Category Archives: Frugality

My Shiny Old Tea Kettle

Chances are if you’ve been around my blog for any length of time,  you’ve seen this tea kettle.   It is the first thing my husband and I bought together for our kitchen.  I suppose we’ve had it for fourteen years, or so now.   We use it every day.

It had started to get a little dingy over the last few years. It  wasn’t whistling properly any longer and it was taking forever to heat water. One day, back in early November, I noticed that my tea tasted funny that morning and I really inspected the tea kettle.   I realized that a lot of gunk had built up on the bottom while I was ignoring it.   I thought about throwing it away and getting myself one of those fancy electric tea kettles.   I actually had it sitting in the Goodwill pile and had a fancy new kettle in my Amazon cart.

But you know,  I thought about watching it spit and sputter in a vain attempt to whistle and  I felt some compassion for it.  Odd isn’t it,  to feel compassion for something that is failing you?   Having been a broken thing once in my life, I get it.

I looked at it closely and I was pretty sure I could make it work again.   More importantly, I really love my  tea kettle. It has been there for me every groggy morning for a very long time now;  I have  pretty much built my morning routine around the amount of time it takes to whistle.  It has helped me nurse sick little children and make ice tea for special visitors.

The kettle definitely needed some work.  I took a little screwdriver to it and fixed the whistle.  I cleaned it and got some fine steel wool and polished until it was shiny, again.  Every week since then, I’ve been boiling white vinegar in it- cleaning out the gunk that had built up the bottom.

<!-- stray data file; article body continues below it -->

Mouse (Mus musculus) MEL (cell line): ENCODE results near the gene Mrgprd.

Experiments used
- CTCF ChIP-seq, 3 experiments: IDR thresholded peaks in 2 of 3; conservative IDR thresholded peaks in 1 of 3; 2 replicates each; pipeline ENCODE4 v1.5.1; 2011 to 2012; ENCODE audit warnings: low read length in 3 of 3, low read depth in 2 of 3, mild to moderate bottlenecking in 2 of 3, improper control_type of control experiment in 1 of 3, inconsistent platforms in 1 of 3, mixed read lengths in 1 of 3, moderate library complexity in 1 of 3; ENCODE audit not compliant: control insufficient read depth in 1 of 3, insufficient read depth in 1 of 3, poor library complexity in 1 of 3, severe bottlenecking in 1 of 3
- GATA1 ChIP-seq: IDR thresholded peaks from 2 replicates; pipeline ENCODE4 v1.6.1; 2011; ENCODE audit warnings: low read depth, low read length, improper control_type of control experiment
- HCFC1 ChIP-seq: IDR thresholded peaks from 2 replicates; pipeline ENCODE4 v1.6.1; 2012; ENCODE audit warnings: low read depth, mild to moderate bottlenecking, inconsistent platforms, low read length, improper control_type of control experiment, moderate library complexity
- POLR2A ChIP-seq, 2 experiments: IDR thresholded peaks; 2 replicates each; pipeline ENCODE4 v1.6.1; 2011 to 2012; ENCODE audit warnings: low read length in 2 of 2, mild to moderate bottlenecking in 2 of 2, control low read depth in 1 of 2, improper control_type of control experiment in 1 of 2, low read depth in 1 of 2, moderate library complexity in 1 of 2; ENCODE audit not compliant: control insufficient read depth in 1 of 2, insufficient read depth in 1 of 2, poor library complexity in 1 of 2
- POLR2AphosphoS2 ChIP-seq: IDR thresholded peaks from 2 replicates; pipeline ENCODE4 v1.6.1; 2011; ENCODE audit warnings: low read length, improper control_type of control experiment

Today, as I was making my morning brew,  I realized that the little kettle is looking pretty shiny and new.   It’s been heating water a lot faster and it tastes better, too.  That’s not to say that there isn’t still some gunk to clean out,  but I love that I was able to make it work again, when others would have given up on it.

Some of my friends accuse me of being afraid of change, or putting too much effort into reclaiming things that are old and broken. I find it ironic, sometimes, that these are the same people who value me for my loyalty.  I am not without common sense, though.  If it quits working again, I will have to replace it.

Today, though,  I am just happy to watch my shiny old  tea kettle whistle.

 

Managing Food Dollars – Revisited

Buying spices in bulk seems to encourage you to use them more frequently.

Buying spices in bulk seems to encourage you to use them more frequently.

Today,  I will speak of a household topic that I am currently trying to get back under control.   Occupying everyday made for sloppy household management.

Historically, one of the reasons we’ve been able to eat pretty well on one income is because I am pretty darn good at managing household dollars, when I am on my game. I  take the “make-your-own” to a new level of obsession which I am sure can be irritating to some people. I don’t expect everyone to make their own soap. I just like to do it, okay?

Food, on the other hand, is one of those things I don’t feel you can compromise on. It is just too hard to control what is in food prepared in a factory. I blogged about this years ago, but now it seems a reminder might be in order.  So many of the recipes on the other blog are really old and I’ve tweaked them over the years, so I feel like revising everything here. Also, since I feel like we’ve been slipping lately and this will all be a good reminder for me.

Here are a few of my food management guidelines: